On March 2, 2016, internationally recognized Indigenous and Honduran social movement leader Berta Caceres was murdered following an intense struggle against the Agua Zarca Dam in Honduras. Berta was the General Coordinator of the Indigenous Lenca organization COPINH and national Honduran social movement leader against the 2009 SOA-graduate led coup in Honduras and the resulting US-backed and financed repressive regimes. She received constant death threats, surveillance, and repression. Despite all the threats, Berta refused to be silent. Demand justice for her death today!
Much of the election season to date has revolved around the questions of immigration reform and border security, yet little time has been given to the devastation that is now tearing through Mexico and the northern region of Central America. To address this pandemic of violence will require multiple government agencies, grassroots movements, and leadership in the White House and Congress. Why then, are we on the cusp Super Tuesday without hearing a single comprehensive plan?
Now, Martelly is legally obligated to step down on February 7th and no replacement has been elected. Hope of legitimately electing a replacement in the next week is absurd, but alternate solutions are faint. This past weekend, representatives from the Organization of American States were in Haiti to review possible options for moving forward. One viable option would be to create an interim government to hold power and organize elections.
Located at the entrance of Santa Teresa (Carazo) municipality, only 53 kilometers from Managua, the walls are goingup in the first house that the Roncalli-John XXIII Association is building in an alliance with BANPRO. This is the foundation of a program that intends to respond to 46.7% of the population with income that is less than that traditionally required by financial institutions that grant credit.
The Priests for Equality
West Hyattsville, MD, 1994, xxiv+468 pp.
Reviewed by Virginia Ramey Mollenkott
This week, DC and much of the US was buzzing with the presence of Pope Francis, tuning in to his speeches to the Congress and the UN General Assembly. This Pope has become the most popular in years, provoking dialogue among both Catholics and non-Catholics. His common sense and humane approach to many social issues that have allowed many to feel included again in the church.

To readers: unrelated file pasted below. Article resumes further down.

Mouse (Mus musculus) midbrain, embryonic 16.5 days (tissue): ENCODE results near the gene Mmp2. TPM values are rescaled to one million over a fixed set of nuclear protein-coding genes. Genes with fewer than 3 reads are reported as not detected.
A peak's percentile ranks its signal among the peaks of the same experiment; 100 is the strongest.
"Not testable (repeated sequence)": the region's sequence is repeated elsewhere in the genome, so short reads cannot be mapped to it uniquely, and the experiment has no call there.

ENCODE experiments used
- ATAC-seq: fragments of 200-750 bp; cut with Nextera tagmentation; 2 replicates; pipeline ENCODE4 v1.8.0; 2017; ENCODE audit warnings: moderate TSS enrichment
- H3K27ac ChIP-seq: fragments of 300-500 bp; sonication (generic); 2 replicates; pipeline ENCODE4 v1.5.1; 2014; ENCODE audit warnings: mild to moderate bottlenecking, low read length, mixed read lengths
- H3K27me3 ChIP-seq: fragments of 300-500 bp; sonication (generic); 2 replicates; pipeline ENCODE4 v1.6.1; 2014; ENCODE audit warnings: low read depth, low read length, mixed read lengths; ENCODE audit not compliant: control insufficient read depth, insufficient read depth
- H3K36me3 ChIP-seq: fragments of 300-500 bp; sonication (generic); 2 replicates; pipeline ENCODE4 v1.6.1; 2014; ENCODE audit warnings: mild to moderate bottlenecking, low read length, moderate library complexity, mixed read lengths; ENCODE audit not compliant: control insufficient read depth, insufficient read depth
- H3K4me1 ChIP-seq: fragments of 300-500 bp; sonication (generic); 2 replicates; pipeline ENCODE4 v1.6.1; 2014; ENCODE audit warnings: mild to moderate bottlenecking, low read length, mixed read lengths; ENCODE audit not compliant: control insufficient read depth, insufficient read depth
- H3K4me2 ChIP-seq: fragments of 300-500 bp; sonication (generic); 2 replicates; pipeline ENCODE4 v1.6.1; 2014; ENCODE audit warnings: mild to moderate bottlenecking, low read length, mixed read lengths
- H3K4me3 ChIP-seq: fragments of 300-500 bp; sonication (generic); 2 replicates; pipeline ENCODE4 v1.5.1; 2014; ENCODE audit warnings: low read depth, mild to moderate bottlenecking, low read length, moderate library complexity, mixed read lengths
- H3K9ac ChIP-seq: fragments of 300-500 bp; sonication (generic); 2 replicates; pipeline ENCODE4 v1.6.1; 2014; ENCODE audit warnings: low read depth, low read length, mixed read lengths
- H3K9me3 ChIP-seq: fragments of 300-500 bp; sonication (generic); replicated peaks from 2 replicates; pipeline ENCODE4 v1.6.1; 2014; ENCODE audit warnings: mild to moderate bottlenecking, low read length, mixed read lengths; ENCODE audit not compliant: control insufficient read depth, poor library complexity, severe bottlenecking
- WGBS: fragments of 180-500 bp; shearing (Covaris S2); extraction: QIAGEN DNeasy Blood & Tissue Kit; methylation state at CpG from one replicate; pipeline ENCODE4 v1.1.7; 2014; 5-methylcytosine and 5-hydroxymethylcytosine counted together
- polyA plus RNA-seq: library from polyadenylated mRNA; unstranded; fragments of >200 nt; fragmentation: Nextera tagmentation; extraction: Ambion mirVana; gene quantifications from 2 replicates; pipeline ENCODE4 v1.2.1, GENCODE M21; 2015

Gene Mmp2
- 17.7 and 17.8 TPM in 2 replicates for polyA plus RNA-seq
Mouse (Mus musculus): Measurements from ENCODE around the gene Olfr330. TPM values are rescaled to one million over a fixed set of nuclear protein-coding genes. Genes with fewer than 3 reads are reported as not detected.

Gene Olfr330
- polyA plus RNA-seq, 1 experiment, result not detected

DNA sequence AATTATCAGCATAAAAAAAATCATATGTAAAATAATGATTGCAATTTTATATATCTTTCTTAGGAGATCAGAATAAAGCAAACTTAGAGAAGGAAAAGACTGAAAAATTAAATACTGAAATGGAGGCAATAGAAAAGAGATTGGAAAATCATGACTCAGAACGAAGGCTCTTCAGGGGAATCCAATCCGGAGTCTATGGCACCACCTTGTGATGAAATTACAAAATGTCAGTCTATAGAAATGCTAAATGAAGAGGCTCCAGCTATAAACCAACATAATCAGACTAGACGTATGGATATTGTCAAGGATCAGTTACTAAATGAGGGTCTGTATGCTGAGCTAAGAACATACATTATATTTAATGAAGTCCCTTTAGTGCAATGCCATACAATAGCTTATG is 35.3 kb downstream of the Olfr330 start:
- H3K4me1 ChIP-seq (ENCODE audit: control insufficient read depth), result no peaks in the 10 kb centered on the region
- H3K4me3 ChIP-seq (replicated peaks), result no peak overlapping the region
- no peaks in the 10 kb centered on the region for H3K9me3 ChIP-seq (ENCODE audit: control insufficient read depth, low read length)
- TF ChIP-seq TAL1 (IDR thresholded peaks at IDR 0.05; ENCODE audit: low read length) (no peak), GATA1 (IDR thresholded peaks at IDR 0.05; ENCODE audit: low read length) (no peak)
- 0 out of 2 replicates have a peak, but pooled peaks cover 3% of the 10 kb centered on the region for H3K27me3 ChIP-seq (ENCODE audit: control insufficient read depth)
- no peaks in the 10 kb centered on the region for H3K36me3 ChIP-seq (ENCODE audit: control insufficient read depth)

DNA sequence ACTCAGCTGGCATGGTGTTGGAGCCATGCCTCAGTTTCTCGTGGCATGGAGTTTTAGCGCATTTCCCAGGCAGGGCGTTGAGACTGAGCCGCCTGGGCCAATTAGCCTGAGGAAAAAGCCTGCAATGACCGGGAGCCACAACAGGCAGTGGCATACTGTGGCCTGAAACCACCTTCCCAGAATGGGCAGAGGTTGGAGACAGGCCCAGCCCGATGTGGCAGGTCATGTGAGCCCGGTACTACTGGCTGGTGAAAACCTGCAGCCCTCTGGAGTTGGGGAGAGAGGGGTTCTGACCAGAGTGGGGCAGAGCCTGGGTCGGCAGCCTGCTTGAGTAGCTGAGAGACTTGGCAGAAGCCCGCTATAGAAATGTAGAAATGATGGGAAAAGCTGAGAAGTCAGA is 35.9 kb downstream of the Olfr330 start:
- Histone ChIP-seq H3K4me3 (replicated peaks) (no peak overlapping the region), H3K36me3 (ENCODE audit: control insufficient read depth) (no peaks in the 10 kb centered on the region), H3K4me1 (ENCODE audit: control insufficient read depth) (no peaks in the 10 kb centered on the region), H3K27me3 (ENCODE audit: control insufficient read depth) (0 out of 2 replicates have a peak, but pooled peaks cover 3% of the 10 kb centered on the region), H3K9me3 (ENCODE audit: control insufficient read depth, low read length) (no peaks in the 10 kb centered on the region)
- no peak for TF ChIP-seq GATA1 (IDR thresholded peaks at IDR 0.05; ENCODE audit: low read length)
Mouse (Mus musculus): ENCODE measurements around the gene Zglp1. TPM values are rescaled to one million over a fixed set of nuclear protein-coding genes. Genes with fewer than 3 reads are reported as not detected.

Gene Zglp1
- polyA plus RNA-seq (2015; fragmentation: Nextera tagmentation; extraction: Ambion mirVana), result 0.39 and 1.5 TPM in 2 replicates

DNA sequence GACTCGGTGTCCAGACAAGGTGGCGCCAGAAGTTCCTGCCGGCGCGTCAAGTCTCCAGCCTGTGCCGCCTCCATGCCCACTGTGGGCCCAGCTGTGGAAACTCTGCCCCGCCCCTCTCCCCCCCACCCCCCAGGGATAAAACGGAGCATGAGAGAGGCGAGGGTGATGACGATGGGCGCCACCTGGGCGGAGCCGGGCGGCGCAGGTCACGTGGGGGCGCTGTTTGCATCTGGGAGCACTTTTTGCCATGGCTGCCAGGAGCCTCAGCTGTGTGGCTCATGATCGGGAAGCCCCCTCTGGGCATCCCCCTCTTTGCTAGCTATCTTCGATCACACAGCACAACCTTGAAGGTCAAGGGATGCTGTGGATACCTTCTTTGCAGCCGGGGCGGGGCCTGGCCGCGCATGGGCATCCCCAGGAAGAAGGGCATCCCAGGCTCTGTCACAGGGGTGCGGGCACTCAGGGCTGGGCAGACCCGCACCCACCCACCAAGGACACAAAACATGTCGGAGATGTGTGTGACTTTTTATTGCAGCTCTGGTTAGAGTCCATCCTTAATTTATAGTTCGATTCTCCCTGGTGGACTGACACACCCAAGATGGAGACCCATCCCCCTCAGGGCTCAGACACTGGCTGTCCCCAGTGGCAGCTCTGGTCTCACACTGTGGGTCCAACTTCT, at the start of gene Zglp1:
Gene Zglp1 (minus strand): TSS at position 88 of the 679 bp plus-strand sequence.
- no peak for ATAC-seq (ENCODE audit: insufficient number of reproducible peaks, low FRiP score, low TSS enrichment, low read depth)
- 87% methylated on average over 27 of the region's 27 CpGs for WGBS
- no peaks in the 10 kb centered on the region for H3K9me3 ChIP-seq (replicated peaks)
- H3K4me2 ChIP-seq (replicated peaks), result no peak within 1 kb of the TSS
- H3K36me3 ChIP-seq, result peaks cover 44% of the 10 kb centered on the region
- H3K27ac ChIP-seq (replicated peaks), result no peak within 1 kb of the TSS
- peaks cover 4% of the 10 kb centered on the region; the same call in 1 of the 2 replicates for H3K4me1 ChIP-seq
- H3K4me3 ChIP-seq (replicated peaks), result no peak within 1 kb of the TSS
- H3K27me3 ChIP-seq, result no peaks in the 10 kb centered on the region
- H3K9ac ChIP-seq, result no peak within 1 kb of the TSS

Pope Francis recently made headlines when he announced that parish priests would be permitted to forgive women for abortions if they show "a contrite heart." A positive step to be sure, but one which reveals the hard line the Church maintains, even under Francis, on the question of a woman's right to choose. In Nicaragua, where abortion (even therapeutic abortion) has been illegal since 2007.
In the fall of 2014 we had two important conferences which spearheaded activities for 2015. Both followed the same participatory model. First was the goat summit: on the first day we had 12-15 staff and leaders who planned out four stations covering goat food, goat parks, goat wellness, and milking goats. On the next two days about 40 people participated and rotated among the four stations and drew up action plans.
2015 has been a productive year for our partners in Haiti as they plant trees throughout the region of Gros Morne. In addition to planting in the model forest on Tet Mon, our partners distribute trees to families and schools for dispersed planting, improving the overall health of the soil. For the last several years, we have been encouraging the planting of fruit trees which have multiple benefits: shade and decreased soil erosion as well as increased access to nutrition from fruit and a source of income for families who sell excess fruit.
Last year the Quixote Center partnered with the Federation of Campesinos (Fedicamp) to construct irrigation systems for smallholder farmers in northern Nicaragua. Construction and training happened last winter, during the dusty dry season. Farmers were selected from among the communities who are members of the Federation, and focused on those families able to put multiple acres under cultivation, and who agreed to contribute seeds to Fedicamp's growing network of organic community seed banks.
One of the great strengths of the progressive movements in the 1960s was their willingness to collaborate and work towards a shared goal. It was no coincidence that the civil rights movement celebrated many wins, alongside progress in the women's rights and gay rights movements. The victories gained by all these groups actually resulted in the neo-liberal pushback that sparked in the late 1970s and continues to the present.